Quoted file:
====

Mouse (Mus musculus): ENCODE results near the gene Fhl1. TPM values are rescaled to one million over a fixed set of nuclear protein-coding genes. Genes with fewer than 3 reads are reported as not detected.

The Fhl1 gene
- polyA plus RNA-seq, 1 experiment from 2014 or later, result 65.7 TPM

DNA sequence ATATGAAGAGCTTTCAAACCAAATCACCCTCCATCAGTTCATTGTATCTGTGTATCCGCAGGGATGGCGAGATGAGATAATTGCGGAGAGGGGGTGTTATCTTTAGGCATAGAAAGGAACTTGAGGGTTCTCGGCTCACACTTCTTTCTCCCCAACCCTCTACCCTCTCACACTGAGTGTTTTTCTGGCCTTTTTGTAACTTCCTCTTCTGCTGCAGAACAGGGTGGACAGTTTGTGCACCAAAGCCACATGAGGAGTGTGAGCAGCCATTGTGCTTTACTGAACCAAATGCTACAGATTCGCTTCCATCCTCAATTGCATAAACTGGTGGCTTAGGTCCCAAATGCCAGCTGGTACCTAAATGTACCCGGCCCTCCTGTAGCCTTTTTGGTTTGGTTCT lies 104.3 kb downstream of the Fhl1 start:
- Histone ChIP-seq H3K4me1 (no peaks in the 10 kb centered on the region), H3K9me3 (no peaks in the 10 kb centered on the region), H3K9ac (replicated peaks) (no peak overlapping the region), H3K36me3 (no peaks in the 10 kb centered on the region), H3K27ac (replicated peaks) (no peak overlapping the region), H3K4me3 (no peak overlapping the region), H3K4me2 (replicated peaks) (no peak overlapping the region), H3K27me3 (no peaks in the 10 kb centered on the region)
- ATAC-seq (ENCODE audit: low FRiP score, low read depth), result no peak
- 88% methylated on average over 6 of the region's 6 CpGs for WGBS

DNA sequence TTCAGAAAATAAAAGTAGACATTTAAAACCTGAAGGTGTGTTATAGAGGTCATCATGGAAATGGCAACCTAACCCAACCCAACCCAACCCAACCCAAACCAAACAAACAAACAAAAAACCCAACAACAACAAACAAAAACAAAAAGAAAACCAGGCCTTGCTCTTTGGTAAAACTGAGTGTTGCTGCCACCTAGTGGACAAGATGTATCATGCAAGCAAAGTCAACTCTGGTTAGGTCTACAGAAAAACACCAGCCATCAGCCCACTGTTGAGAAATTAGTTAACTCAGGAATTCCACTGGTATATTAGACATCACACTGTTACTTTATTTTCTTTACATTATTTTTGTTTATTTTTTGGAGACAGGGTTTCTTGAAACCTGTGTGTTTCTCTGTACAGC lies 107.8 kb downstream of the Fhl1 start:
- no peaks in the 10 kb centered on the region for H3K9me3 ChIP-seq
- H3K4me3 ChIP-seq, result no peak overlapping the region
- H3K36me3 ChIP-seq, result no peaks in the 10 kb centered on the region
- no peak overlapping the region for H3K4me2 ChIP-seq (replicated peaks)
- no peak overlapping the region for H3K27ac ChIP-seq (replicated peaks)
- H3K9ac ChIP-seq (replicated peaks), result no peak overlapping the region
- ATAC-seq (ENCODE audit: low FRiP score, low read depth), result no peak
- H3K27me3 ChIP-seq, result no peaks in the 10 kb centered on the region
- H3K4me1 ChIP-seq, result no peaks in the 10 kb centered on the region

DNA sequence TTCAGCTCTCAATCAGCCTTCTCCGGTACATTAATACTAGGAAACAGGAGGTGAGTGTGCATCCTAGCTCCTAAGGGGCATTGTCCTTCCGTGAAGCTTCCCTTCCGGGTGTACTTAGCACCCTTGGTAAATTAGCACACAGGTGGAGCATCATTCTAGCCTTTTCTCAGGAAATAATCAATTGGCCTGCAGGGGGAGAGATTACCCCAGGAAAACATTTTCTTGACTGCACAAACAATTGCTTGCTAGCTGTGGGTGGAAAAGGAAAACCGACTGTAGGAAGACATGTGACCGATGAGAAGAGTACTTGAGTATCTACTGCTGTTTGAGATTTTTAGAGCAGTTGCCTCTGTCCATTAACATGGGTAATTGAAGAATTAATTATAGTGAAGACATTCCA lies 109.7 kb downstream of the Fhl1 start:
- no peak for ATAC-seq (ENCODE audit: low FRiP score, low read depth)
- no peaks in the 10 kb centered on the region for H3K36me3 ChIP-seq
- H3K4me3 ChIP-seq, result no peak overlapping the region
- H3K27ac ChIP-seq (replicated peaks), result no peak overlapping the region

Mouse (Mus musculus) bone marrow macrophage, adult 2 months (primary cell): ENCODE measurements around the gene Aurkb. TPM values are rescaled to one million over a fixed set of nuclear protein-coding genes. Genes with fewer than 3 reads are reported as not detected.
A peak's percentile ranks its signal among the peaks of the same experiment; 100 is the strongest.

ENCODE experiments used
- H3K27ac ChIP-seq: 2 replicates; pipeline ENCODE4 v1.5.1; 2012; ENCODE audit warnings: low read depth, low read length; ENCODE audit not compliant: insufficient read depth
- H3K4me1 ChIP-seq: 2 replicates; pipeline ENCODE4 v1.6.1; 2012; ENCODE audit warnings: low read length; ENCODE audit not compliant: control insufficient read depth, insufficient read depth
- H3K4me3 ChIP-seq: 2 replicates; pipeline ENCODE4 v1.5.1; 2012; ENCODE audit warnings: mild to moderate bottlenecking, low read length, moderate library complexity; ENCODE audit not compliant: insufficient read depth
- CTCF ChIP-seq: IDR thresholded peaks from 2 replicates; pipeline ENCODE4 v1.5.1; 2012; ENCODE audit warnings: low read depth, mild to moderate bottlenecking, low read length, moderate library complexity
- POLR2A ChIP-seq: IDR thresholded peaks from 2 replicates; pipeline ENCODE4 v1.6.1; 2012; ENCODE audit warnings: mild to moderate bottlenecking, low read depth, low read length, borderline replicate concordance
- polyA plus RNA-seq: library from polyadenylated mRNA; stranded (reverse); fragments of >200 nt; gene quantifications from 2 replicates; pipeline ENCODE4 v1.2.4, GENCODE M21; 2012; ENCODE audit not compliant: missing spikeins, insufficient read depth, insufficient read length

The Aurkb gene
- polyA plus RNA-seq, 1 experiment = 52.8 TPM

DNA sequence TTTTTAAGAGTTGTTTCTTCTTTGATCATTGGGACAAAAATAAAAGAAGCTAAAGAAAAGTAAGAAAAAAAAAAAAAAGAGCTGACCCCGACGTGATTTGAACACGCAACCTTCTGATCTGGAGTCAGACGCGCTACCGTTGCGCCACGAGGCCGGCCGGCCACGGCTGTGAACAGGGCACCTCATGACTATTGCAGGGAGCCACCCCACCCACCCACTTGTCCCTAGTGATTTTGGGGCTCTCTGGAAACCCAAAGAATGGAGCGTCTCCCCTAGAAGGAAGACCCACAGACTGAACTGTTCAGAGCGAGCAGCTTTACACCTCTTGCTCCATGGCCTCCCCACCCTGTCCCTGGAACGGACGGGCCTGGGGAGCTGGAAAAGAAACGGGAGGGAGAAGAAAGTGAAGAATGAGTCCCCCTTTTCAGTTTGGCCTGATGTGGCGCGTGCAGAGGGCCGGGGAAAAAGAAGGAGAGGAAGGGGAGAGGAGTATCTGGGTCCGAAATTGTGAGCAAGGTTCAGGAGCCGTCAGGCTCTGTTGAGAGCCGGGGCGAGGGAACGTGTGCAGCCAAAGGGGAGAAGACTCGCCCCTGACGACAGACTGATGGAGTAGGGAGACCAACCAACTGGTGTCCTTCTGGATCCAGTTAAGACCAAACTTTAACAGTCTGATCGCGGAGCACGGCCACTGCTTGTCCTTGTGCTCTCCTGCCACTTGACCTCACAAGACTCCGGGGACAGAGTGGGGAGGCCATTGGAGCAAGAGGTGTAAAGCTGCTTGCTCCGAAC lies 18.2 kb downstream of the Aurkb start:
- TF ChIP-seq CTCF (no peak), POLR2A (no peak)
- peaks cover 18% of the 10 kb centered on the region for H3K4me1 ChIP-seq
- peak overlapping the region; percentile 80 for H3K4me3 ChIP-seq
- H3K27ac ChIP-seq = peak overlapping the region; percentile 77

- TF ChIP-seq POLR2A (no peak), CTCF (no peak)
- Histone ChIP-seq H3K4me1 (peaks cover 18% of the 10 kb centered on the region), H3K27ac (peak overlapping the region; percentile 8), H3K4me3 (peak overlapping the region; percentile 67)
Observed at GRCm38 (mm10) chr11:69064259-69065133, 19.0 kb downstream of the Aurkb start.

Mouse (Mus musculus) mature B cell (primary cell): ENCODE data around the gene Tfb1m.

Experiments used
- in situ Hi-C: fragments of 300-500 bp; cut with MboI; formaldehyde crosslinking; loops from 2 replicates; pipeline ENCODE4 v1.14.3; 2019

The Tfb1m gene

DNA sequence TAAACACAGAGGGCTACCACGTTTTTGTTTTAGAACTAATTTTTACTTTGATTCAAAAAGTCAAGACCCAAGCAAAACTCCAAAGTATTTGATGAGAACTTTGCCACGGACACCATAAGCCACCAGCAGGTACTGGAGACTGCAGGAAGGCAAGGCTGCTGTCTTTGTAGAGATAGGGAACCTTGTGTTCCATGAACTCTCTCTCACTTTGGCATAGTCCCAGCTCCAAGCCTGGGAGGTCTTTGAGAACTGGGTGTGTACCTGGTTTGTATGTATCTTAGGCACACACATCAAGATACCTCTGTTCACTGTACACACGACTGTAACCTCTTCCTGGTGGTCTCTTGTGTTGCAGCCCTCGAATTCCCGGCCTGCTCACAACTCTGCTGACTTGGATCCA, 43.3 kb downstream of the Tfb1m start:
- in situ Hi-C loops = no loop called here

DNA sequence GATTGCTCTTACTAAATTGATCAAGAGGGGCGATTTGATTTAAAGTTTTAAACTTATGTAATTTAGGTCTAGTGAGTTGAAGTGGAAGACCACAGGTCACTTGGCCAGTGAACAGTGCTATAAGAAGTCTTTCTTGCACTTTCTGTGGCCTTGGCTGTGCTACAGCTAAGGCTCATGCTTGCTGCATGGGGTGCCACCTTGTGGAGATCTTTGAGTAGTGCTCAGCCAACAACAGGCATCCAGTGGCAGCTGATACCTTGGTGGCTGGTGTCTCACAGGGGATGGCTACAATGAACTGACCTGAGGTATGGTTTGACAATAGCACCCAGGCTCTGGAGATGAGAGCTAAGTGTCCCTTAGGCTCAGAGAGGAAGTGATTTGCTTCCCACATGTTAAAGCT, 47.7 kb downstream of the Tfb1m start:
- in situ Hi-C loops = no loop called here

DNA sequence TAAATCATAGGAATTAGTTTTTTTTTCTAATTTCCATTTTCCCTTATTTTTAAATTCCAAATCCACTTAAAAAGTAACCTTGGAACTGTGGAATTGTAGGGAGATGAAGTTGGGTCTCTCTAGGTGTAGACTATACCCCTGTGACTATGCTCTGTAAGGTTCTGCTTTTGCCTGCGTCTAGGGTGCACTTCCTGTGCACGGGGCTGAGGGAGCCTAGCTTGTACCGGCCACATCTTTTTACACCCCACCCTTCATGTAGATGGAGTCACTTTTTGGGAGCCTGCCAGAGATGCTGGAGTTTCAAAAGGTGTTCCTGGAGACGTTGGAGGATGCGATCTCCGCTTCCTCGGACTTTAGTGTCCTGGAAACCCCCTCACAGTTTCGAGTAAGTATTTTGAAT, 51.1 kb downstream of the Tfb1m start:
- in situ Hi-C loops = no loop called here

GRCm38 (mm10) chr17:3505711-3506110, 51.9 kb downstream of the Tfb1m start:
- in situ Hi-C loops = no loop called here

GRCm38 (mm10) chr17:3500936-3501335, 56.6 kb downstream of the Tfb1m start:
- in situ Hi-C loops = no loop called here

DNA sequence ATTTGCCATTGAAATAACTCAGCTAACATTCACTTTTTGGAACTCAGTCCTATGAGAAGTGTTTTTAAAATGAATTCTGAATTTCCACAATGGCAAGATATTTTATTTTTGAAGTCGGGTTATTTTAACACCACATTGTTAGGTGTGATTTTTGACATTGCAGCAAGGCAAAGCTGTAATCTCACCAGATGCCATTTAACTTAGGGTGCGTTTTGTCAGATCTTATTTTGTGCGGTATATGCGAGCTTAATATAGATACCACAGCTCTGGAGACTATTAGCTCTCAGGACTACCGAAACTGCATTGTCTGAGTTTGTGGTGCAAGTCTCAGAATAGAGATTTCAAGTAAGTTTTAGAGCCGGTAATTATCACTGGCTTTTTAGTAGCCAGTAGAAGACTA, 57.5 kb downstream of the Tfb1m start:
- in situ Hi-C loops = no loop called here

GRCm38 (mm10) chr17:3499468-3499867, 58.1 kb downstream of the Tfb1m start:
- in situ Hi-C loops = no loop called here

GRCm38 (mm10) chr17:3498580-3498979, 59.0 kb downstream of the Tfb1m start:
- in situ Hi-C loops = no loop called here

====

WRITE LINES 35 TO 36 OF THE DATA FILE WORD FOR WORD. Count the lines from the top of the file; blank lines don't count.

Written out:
- TF ChIP-seq CTCF (no peak), POLR2A (no peak)
- peaks cover 18% of the 10 kb centered on the region for H3K4me1 ChIP-seq